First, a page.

If your blogs and web hosts are growing beyond your web host – you are not alone. This guide will teach you everything you need to know about choosing and moving to a good web host.

This is installment #1 of JTPratt’s Guide to Webhosting. Follow the link for all installments.

Have you ever heard the phrase “you don’t know what you need until you need it?”. If you are a blogger, a niche site builder, an affiliate marketer, a domainer, an SEO, a web web designer, a web developer or any other type of online web worker – your “working environment” is the web, and your office building is your web host. You may outgrow that office building before you know it and not know how or where to move to expand your business.

It’s not surprising to me that so many people fail in online business, people fail in the brick and mortar business world each and every day. The difference between the two is, online a person can start a “web business” with no money at all (and virtually no risk) – and the only investment you need to make is “time”. There’s no penalty for walking away and abandoning your business either if you haven’t been successful.

In a lot of ways building a business online is still like the old wild west but it’s maturing more each day. When I started on the internet in 1995 there weren’t any classes (and hardly any books) on building web sites. You learned HTML, web graphics, and how to get search engine traffic purely by the seat of your pants. There were no classes or degrees you could get in nearly any kind of web technology. Those of us that trained ourselves were able to command high dollar amounts consulting with and working for small businesses and large corporations.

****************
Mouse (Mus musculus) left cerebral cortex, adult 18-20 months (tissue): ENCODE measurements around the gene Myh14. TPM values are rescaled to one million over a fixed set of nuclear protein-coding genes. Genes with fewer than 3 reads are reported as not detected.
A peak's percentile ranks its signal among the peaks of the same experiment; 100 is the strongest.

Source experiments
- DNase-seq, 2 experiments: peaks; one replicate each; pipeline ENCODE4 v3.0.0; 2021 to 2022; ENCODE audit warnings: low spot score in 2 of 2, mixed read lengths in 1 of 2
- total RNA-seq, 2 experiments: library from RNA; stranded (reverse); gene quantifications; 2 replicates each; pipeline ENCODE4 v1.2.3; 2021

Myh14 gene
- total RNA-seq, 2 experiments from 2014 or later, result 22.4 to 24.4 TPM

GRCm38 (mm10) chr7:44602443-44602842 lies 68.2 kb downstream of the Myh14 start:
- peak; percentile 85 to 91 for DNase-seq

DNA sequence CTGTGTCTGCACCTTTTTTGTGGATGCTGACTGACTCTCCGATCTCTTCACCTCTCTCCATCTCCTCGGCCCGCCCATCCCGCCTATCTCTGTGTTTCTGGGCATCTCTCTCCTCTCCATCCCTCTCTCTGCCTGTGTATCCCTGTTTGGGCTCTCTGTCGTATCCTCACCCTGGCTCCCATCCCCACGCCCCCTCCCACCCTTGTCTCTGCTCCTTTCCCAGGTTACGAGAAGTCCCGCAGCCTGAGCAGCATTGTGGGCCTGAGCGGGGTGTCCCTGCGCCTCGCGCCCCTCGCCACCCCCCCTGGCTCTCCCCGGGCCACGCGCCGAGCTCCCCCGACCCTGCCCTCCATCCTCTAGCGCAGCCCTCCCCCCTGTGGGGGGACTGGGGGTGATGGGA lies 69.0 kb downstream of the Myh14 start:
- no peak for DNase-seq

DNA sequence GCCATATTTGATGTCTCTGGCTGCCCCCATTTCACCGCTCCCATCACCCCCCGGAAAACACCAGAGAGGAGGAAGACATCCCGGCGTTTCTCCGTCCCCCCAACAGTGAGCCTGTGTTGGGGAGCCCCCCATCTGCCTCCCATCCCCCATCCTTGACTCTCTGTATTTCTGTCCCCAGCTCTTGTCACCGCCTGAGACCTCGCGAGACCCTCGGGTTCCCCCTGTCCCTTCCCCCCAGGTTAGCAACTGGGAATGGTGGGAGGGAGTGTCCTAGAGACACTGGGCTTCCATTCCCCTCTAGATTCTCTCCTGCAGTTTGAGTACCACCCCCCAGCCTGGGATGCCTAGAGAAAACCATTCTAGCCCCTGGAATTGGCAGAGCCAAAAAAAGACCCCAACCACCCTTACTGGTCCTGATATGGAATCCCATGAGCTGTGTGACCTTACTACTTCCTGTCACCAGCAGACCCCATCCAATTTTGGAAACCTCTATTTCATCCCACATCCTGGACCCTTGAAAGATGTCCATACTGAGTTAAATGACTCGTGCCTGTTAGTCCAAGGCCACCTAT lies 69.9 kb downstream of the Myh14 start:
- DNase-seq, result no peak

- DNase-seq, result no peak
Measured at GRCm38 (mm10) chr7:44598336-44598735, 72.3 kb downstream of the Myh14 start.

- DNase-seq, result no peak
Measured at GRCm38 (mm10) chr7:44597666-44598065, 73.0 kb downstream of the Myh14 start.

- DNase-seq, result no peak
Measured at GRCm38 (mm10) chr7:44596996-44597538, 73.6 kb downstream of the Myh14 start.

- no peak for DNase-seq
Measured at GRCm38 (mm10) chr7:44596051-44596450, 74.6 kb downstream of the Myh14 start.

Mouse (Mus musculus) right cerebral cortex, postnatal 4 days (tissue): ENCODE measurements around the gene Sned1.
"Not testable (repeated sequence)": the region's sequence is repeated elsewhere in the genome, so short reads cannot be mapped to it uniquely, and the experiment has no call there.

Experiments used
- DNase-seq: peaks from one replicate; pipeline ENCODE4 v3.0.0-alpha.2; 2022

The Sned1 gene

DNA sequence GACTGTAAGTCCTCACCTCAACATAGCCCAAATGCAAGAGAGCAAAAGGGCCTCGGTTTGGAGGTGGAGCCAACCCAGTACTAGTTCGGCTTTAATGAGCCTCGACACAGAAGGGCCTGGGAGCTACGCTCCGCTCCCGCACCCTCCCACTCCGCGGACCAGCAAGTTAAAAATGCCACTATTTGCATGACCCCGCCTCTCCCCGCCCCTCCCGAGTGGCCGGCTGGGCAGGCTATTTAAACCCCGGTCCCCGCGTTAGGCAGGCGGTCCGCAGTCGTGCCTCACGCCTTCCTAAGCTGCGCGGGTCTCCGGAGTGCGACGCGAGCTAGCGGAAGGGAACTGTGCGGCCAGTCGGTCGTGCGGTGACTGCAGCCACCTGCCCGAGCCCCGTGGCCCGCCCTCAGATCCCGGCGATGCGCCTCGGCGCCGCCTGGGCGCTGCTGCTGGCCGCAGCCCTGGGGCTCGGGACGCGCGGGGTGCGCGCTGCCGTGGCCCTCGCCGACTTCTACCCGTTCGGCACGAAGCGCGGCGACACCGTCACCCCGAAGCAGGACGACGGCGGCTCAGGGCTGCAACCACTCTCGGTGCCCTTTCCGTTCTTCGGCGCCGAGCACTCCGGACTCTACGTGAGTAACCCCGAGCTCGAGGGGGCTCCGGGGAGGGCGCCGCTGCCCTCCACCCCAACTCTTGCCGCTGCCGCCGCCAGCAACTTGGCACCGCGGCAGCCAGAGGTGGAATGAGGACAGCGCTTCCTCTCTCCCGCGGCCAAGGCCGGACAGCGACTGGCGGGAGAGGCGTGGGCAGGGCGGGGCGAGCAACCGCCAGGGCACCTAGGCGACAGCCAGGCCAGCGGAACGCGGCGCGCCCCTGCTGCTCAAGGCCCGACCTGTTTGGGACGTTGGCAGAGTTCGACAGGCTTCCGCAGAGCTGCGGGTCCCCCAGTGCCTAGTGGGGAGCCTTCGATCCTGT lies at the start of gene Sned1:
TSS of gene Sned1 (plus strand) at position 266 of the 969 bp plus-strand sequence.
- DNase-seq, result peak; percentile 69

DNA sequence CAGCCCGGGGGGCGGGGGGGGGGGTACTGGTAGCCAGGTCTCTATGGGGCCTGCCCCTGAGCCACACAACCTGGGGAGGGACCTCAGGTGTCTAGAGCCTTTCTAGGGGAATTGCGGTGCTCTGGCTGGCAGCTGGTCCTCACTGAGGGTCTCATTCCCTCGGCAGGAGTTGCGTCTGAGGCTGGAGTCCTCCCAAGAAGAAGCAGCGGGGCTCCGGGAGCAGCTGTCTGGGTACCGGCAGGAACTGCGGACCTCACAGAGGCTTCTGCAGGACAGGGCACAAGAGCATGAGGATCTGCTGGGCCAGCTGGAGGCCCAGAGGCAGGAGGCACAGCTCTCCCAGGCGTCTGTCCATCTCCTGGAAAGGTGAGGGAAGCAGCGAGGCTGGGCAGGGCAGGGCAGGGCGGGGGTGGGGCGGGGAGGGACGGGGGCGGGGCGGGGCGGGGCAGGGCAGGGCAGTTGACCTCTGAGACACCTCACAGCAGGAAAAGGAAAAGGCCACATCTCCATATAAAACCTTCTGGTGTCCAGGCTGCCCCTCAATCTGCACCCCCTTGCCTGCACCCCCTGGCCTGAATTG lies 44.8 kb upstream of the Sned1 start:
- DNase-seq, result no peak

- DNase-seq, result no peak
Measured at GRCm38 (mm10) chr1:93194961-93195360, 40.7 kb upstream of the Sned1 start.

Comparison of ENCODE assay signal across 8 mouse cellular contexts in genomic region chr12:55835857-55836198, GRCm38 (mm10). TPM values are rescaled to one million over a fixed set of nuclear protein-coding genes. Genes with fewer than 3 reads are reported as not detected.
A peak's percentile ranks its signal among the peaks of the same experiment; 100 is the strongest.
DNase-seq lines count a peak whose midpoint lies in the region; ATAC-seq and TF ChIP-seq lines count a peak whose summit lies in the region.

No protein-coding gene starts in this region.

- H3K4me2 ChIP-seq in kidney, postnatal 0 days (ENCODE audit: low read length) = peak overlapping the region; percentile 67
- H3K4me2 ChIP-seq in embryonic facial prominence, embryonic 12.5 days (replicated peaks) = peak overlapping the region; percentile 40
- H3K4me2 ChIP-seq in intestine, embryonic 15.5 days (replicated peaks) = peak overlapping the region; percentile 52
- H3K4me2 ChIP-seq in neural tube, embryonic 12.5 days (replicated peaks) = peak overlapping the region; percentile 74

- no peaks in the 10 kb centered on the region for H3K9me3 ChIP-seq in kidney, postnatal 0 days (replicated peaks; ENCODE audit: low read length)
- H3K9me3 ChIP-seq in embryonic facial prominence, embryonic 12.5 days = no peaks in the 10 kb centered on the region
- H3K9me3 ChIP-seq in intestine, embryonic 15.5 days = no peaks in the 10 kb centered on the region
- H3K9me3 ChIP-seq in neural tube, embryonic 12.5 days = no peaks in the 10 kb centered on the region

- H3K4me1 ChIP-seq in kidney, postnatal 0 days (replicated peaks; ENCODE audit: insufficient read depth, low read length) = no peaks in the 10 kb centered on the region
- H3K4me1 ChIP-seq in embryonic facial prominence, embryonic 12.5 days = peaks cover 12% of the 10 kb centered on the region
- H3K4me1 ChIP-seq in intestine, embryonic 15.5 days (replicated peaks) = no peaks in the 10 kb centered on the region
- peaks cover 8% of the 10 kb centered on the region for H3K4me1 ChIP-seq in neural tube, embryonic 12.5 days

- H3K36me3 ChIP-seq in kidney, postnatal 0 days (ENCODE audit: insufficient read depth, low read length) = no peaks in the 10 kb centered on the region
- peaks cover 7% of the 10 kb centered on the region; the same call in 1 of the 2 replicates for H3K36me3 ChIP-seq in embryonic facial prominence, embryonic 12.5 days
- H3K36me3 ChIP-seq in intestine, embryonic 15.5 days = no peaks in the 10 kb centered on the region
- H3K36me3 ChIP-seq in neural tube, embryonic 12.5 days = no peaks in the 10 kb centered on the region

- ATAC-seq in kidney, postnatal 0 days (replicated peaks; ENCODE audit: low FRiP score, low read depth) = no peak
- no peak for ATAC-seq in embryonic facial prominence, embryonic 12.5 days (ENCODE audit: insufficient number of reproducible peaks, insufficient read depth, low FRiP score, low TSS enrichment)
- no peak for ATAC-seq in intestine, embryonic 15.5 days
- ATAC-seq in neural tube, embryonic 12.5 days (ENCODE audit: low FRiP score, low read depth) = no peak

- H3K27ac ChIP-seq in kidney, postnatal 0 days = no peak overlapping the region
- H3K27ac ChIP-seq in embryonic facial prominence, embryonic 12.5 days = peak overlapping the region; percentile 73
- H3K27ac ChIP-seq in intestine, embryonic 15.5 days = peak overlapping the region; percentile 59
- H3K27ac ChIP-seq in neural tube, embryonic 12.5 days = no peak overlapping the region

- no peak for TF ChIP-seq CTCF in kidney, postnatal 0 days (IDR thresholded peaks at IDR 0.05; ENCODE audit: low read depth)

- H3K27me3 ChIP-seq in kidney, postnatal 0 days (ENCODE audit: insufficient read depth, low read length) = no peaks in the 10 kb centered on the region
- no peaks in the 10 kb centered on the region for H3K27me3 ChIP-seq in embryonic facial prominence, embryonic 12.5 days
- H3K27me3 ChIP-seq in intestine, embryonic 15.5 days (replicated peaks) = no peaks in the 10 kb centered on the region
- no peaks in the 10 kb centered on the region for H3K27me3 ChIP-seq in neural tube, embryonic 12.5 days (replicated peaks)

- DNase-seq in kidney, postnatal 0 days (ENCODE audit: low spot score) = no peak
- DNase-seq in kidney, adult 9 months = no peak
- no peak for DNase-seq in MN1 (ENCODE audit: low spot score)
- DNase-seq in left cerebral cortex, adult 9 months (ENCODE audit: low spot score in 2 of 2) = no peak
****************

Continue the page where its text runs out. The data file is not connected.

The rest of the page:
Nowadays, you can get all kinds of degrees and certificates as a web designer, web developer, and many specialties have emerged like database architect, information modeler, network engineer – you name it. What you don’t see are a series of courses designed to prepare you for building an online business. There aren’t even a lot of real world courses available that apply to working online. If you want to learn to manage a site with WordPress, how to do search engine optimiztion, how social media works, how to build income from multiple affiliates, how to interpret web statistics and trends, how to write good linkbait, or even how web hosting accounts work you are left to scrounge information for yourself from dozens of blogs and forums to piecemeal that information together yourself.

I’ve built and maintained web sites for more than 13 years now, and I even did technical support for and worked at an ISP and webhost in the 90’s for nearly three years – and even I have had a very hard time with web hosts over the last few years. The thing I had a hard time recognizing was when one of my web sites was too big for a web host, when to move it to a bigger account, and who that web host should be. In order to describe to you the process that I went through, first I should explain to you the big business of hosting cheap web sites.

Tomorrow’s post in this guide will be “Cheap Cookie Cutter Webhosting – Good or Bad?”
Read more: JTPratt’s Guide to Webhosting